A Retail Recap: Turkey Day Through Cyber MondayA Retail Recap: Turkey Day Through Cyber Monday
Trends and shifting consumer preferences characterize the start of the holiday shopping season. Photo Credit: Kamil Macniak / Alamy Stock Photo
December 1, 2021
Cyber Monday, the much-touted online shopping day that falls on the Monday after Thanksgiving is officially in our rearview mirror. It’s the capper to the five-day holiday shopping period that starts on Thanksgiving Day and is seen by many as the official start of Christmas shopping. Last year, amid a global pandemic, both retailers and consumers went into the holiday season not knowing what to expect. This year, as the pandemic waxes and wanes, it's still hard to foresee what the full season will bring in the retail realm.
In November, the National Retail Federation (NRF) forecast holiday sales during the months of November and December would grow between 8.5% and 10.5% over 2020 to between $843.4 billion and $859 billion.
Now that the first big shopping weekend is over, it’s clear that consumer behavior and spending can defy accurate predictions. Nearly 180 million Americans shopped from Thanksgiving Day through Cyber Monday, according to the NRF’s annual survey. That number exceeded initial expectations by over 21 million. The figure compares with 186.4 million shoppers in 2020 and is in line with the average of the last four years.
As License Global reported earlier this week, Black Friday spending was below pre-pandemic levels. Cyber Monday sales amounted to $10.7 billion, which is higher than the underwhelming Black Friday tally but still $100 million less compared to last year (Source: CNN). Last year, in the heart of the pandemic, people were much more inclined to avoid in-store shopping, and as a result, the 2020 Cyber Monday total was record-breaking, with online sales raking in $10.8 billion. Despite a 1.4% decrease from last year, this year’s Cyber Monday was 2021’s biggest online shopping day (Source: CNN).
License Global reported last month that people will be combining in-store and online shopping this holiday season. Shoppers are eager to hit the bricks and mortar destinations, as evidenced by the number of consumers increasing their in-store shopping this year. Retailers saw an increase in foot traffic, with approximately 104.9 million shoppers visiting stores, up from 92.3 million in 2020. The overall number of online shoppers decreased to a total of 127.8 million from 145.4 million last year (Source: NRF). The numbers may reflect a desire to personally handle and compare products along with concerns about delayed shipping fears as the supply chain issue has also affected consumers’ shopping habits this season. One definite change has been with the increase in early Christmas shopping.
“Retailers have adapted and enticed customers with a number of incentives throughout November,” says Matthew Shay, president and chief executive officer, NRF. “The Thanksgiving holiday weekend remains a significant time for friends and families to check specific holiday items off their lists. Over the last few years consumers have shifted their holiday shopping plans to start earlier in the season.”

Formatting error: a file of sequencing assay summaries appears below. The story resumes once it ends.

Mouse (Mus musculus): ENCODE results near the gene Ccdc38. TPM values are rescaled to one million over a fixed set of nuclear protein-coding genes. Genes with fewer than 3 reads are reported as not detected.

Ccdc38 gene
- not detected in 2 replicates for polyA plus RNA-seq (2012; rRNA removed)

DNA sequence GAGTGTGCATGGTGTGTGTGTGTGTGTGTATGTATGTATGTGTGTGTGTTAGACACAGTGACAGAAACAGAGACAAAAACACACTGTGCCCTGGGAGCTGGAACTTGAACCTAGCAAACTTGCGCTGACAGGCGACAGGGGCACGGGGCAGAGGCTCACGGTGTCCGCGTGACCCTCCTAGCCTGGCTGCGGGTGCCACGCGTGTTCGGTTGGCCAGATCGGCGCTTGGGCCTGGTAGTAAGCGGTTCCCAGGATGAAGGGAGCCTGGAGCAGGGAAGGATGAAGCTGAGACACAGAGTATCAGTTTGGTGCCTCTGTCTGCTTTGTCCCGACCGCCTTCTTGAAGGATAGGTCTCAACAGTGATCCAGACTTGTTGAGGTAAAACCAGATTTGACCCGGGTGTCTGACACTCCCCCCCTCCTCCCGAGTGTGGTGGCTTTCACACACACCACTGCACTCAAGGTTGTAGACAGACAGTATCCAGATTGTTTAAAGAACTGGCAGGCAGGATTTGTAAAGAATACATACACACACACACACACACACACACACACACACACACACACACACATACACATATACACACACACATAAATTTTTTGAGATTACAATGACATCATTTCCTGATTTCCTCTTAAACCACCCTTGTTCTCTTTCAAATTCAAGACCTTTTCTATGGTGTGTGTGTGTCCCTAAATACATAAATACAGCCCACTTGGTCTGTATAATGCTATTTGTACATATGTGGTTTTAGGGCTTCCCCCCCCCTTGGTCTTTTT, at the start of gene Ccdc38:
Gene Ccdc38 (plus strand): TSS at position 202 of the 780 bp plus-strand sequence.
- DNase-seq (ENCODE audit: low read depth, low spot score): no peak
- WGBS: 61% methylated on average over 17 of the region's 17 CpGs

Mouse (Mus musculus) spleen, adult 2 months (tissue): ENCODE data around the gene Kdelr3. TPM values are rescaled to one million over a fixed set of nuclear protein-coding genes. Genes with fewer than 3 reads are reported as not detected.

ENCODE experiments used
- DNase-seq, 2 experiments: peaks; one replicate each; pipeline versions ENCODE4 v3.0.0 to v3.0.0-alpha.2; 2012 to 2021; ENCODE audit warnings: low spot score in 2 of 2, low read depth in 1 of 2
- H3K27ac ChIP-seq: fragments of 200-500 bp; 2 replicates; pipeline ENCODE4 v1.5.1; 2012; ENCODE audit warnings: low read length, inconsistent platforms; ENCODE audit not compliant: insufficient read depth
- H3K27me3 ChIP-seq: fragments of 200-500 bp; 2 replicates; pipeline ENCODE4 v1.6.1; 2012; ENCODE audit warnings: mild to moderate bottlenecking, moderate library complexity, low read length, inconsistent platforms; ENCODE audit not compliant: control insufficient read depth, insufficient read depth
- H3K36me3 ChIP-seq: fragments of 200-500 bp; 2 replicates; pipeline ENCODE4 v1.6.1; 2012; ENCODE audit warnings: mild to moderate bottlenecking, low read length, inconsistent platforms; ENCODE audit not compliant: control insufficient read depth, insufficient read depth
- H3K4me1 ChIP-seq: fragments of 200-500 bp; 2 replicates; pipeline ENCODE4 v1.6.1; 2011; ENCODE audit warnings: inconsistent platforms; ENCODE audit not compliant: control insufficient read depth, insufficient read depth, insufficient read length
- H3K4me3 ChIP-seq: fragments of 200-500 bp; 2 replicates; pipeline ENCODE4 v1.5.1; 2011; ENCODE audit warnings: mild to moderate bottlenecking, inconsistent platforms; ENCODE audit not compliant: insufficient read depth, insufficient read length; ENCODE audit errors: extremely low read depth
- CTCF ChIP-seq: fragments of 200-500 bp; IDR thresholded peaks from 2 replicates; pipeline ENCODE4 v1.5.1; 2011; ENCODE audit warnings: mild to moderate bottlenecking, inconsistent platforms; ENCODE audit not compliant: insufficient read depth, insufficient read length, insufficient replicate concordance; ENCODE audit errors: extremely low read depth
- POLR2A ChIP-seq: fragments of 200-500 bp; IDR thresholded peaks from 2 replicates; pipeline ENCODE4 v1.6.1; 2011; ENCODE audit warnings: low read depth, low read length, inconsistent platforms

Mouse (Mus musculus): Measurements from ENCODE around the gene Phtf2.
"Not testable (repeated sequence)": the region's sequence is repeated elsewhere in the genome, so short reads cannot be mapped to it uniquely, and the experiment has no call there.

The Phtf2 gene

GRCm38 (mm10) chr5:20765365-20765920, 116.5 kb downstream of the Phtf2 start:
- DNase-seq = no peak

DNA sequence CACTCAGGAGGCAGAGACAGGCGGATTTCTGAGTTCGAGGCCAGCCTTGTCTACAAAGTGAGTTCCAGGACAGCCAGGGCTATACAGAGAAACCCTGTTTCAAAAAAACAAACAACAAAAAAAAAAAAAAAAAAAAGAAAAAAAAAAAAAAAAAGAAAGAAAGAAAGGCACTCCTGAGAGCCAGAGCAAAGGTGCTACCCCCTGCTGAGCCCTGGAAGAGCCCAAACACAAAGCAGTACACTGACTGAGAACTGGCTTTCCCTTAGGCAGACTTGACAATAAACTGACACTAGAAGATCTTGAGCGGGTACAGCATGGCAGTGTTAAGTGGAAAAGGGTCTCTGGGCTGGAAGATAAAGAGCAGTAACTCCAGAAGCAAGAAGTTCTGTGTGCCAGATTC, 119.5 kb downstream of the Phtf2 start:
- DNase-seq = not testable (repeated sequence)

This trend toward early shopping skews the Cyber Week numbers because although consumer spending is up, the shopping has spread across a longer timeframe. According to Shay, consumers are starting earlier than ever; that trend began in the last decade and it’s accelerated because of pandemic- and supply chain-related concerns. Retailers have also done a good job of encouraging consumers to shop early as they extended deals and other offers into October and early November; 49% of shoppers said they took advantage of early holiday sales or promotions before Thanksgiving this year. Most weekend shoppers (82%) felt the deals were the same or better than last Thanksgiving (Source: NRF).
According to Adobe Insights, Cyber Week (from Thanksgiving Day through Cyber Monday) has driven a total of $33.9B in online spend, down 1.4% YoY, as Black Friday dipped 1.3% YoY at $8.9B vs. $9B (2020) and Thanksgiving Day stayed flat at $5.1B. In total, Adobe tallied consumers have spent nearly $110 billion online between Nov. 1 and Nov. 29 – an 11.9% increase over last year. The firm forecasts the total holiday shopping season, which stretches between Nov. 1 and Dec. 31, will increase 10% this year and hit $207 billion (CNN).
According to the NRF's Thanksgiving results, Black Friday remained the most popular day for in-store shopping, with 66.5 million shoppers, followed by 51 million on Small Business Saturday. The importance of supporting local businesses remained top of mind for many consumers, with 71% indicating they were shopping specifically for Small Business Saturday. As in recent years, Black Friday surpassed Cyber Monday in terms of total online shoppers, with 88 million emerging from their post-feast tryptophan-induce comas to go online the Friday after Thanksgiving compared with 77 million on Monday.
“Over the last few years, Black Friday has emerged as a powerhouse day for both in-store and online shopping,” says Phil Rist, executive vice president, strategy, Prosper Research and Analytics. “Even though many consumers are starting their holiday shopping before Thanksgiving, a considerable portion of their purchases are still made over the course of the five-day weekend” (source: NRF).
There’s still plenty of time for holiday shopping, even if you’re not among the consumers who’ve already started. With a longer holiday shopping season, consumers have welcomed the flexibility it offers. The vast majority (84%) of holiday shoppers reported they have already started shopping and have completed more than half (52%) of their holiday purchases on average.
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